Międzymorze was a project pursued after World War I by Józef Piłsudski, of a Polish-led federation of Central and Eastern European countries. Invited to join were the Baltic states (Lithuania, Latvia, Estonia), Finland, Belarus, Ukraine, Hungary, Romania, Yugoslavia and Czechoslovakia.

The Polish name Międzymorze may be translated as "Intersea" or "Between-seas" and has also been rendered, from the Latin, as "Intermarum" or "Intermarium."

The proposed federation was meant to emulate the Polish-Lithuanian Commonwealth, stretching from the Baltic Sea to the Black Sea, that, from the end of the 16th century to the end of the 18th, had united the Kingdom of Poland and the Grand Duchy of Lithuania.

Międzymorze was, however, perceived by some Lithuanians as a threat to their newly established independence, seen by some Ukrainians as a threat to their aspirations for independence, and opposed by Russia and by most western powers except France.

Międzymorze complemented Piłsudski's other ambitious geopolitical vision—Prometheism, whose goal was no less than the dismemberment of the Russian Empire and that Empire's divestiture of its territorial conquests . .

Within two decades of the failure of Piłsudski's grand scheme, all the countries that he had viewed as candidates for membership in the Międzymorze federation had fallen to the Soviet Union or Nazi Germany.



A Polish-Lithuanian union and military alliance had come about as a mutual response to a common threat from the Teutonic Order. The alliance was first established in 1385 by the wedding of Poland's Queen Jadwiga and the Gediminid dynasty in the person of Lithuanian Grand Duke Jogaila, who became King Władysław II Jagiełło of Poland. A longer-lasting federation was established via the creation of the Polish-Lithuanian Commonwealth, an arrangement that lasted until the late-18th-century Partitions of Poland.

Under the Commonwealth, proposals were advanced for an expanded, Polish-Lithuanian-Muscovite or Polish-Lithuanian-Ruthenian, Commonwealth, but these were never implemented.

Czartoryski's plan

Between the November and January Uprisings, in 1832–61, the idea of resurrecting an updated Polish-Lithuanian Commonwealth was advocated by Prince Adam Jerzy Czartoryski, residing in exile at the Hôtel Lambert in Paris.

In his youth Czartoryski had fought against Russia in the Polish-Russian War of 1792 and would have done so again in the Kościuszko Uprising of 1794, had he not been arrested at Brussels on his way back to Poland. Subsequently in 1795 he and his younger brother had been commanded to enter the Russian army, and Catherine the Great had been so favorably impressed with them that she had restored to them part of their confiscated estates. Adam Czartoryski had subsequently served Tsars Paul and Alexander I as a diplomat and foreign minister, during the Napoleonic Wars establishing an anti-French coalition. Czartoryski had been one of the leaders of the Polish November 1830 Uprising and, after its suppression by Russia, had been sentenced to death but eventually allowed to go into exile in France.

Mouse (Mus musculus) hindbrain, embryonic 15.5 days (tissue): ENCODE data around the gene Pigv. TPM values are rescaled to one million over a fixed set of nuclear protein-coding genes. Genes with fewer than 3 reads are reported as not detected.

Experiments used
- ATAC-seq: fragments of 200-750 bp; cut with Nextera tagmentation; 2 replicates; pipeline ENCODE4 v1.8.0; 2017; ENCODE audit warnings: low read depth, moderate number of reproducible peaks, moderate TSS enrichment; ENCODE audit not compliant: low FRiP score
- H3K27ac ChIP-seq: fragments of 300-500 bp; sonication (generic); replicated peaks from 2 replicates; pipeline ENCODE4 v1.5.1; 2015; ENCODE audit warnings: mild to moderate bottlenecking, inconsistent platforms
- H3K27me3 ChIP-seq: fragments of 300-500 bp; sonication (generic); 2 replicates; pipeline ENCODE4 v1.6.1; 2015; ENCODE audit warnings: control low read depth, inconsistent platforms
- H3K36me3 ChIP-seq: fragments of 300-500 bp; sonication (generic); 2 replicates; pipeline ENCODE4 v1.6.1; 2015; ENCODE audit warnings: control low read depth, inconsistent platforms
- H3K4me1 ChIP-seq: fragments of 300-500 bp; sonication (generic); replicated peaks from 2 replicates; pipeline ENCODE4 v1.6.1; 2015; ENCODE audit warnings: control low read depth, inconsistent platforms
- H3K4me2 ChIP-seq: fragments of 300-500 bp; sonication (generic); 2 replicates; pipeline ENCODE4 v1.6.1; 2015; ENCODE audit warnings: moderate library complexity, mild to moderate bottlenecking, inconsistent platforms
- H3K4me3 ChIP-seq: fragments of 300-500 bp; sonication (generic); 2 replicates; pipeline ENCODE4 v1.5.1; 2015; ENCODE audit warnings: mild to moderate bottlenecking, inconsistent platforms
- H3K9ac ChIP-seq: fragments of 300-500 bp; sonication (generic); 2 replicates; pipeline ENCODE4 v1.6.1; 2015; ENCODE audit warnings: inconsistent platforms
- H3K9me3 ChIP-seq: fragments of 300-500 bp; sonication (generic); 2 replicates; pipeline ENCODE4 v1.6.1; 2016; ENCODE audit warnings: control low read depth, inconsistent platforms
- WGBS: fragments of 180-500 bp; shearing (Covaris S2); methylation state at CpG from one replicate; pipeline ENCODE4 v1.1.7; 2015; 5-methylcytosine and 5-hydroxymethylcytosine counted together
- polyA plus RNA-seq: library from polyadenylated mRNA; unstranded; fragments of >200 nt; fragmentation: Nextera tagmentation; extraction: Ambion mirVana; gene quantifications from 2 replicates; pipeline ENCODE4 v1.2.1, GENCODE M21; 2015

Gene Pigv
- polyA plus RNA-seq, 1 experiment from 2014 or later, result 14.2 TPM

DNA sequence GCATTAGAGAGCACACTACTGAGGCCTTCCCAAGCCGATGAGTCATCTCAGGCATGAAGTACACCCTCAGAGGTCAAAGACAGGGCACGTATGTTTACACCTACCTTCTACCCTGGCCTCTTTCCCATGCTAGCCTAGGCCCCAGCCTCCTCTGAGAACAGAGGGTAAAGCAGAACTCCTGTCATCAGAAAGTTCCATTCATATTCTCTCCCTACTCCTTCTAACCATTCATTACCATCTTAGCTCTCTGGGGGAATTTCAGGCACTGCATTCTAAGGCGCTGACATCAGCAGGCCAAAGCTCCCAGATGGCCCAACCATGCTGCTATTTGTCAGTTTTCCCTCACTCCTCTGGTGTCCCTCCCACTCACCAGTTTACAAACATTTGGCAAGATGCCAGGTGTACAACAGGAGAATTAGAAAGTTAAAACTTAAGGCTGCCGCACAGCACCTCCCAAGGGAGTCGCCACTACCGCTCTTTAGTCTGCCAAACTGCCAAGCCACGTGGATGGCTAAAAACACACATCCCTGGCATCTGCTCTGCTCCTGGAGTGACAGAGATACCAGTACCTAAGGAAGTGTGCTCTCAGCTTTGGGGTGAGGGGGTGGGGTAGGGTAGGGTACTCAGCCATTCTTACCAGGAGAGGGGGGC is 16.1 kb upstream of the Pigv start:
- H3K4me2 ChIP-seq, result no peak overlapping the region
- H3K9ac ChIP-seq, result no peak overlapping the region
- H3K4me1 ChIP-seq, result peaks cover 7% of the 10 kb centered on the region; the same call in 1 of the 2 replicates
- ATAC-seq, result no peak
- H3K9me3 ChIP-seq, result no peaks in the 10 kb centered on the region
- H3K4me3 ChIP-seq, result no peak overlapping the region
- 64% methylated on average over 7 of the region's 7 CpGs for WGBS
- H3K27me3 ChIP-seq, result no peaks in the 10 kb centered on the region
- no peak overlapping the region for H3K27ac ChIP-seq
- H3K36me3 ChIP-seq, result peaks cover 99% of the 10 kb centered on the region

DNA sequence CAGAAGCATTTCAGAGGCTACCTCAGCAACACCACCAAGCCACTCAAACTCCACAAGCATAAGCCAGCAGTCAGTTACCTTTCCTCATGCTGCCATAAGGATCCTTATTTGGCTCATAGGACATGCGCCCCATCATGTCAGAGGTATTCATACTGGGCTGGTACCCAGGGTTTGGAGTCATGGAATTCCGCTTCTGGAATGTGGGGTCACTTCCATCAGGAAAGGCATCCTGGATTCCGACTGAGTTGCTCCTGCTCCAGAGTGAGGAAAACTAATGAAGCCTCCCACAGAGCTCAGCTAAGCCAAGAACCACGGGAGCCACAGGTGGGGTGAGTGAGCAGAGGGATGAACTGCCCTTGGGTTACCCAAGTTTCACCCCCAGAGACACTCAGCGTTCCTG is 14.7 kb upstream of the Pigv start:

In Paris the "visionary statesman and former friend, confidant and de facto foreign minister of Russia's Tsar Alexander I acted as the "uncrowned king and unacknowledged foreign minister" of a nonexistent Poland.

In his book, Essai sur la diplomatie (Essay on Diplomacy), completed in 1827 but published only in 1830, Czartoryski observed that, "Having extended her sway south and west, and being by the nature of things unreachable from the east and north, Russia becomes a source of constant threat to Europe." He argued that she would have done better, cultivating "friends rather than slaves." He also identified a future threat from Prussia and urged the incorporation of East Prussia into a resurrected Poland.

His diplomatic efforts anticipated Piłsudski's Prometheist project in linking efforts for Polish independence with similar movements of other subjugated nations in Europe and in the east, as far as the Caucasus.

Czartoryski aspired above all to reconstitute — with French, British and Turkish support — a Polish-Lithuanian Commonwealth federated with the Czechs, Slovaks, Hungarians, Romanians and all the South Slavs of the future Yugoslavia. Poland, in his concept, could have mediated the conflicts between Hungary and the Slavs, and between Hungary and Romania. The plan seemed achievable during the period of national revolutions in 1848-49 but foundered on lack of western support, on Hungarian intransigence toward the Czechs, Slovaks and Romanians, and on the rise of German nationalism.

"Nevertheless," concludes Dziewanowski, "the Prince's endeavor constitutes a [vital] link [between] the 16th-century Jagiellon [federative prototype] and Józef Piłsudski's federative-Prometheist program [that was to follow after World War I].

Piłsudski's "Międzymorze"

Józef Piłsudski's strategic goal was to resurrect an updated form of the Polish-Lithuanian Commonwealth, while working for the disintegration of the Russian Empire, and later the Soviet Union, into its ethnic constituents (the latter was his Prometheist project). Piłsudski saw the Międzymorze federation as a counterweight to imperialist tendencies on the part of Russia and Germany. According to Dziewanowski, the plan was never expressed in a systematic fashion, and relied on Piłsudski's pragmatic instincts. The British scholar George Sanford has asserted that Pilsudski recognized the plan's infeasibility at around the time of the Polish-Soviet War of 1920.


Piłsudski's plan faced opposition from virtually all quarters. The Soviets, whose sphere of influence was directly threatened, exerted their efforts to thwart the Międzymorze agenda. The Allied Powers assuming Bolshevism was a temporary threat did not want to weaken their important (from the balance of power viewpoint) traditional ally, Russia, they were also resentful that Piłsudski refused to aid their allies in the White movement, viewed Piłsudski with suspicion, saw his plans as unrealistic, and urged Poland to confine itself to areas of clear-cut Polish ethnicity. The intensely nationalistic Lithuanians, who had re-established their independence in 1918, were unwilling to join, Ukrainians similarly seeking independence were also afraid that Poland may again subjugate them, and Belorussians with little national consciousness were frankly interested in neither independence nor in Pilsudski's proposals of union. The chances for Piłsudski's scheme were not enhanced by a series of post-World War I wars and border conflicts between Poland and its neighbors in disputed territories — the Polish-Soviet War, the Polish-Lithuanian War, the Polish-Ukrainian War, and border conflicts between Poland and Czechoslovakia.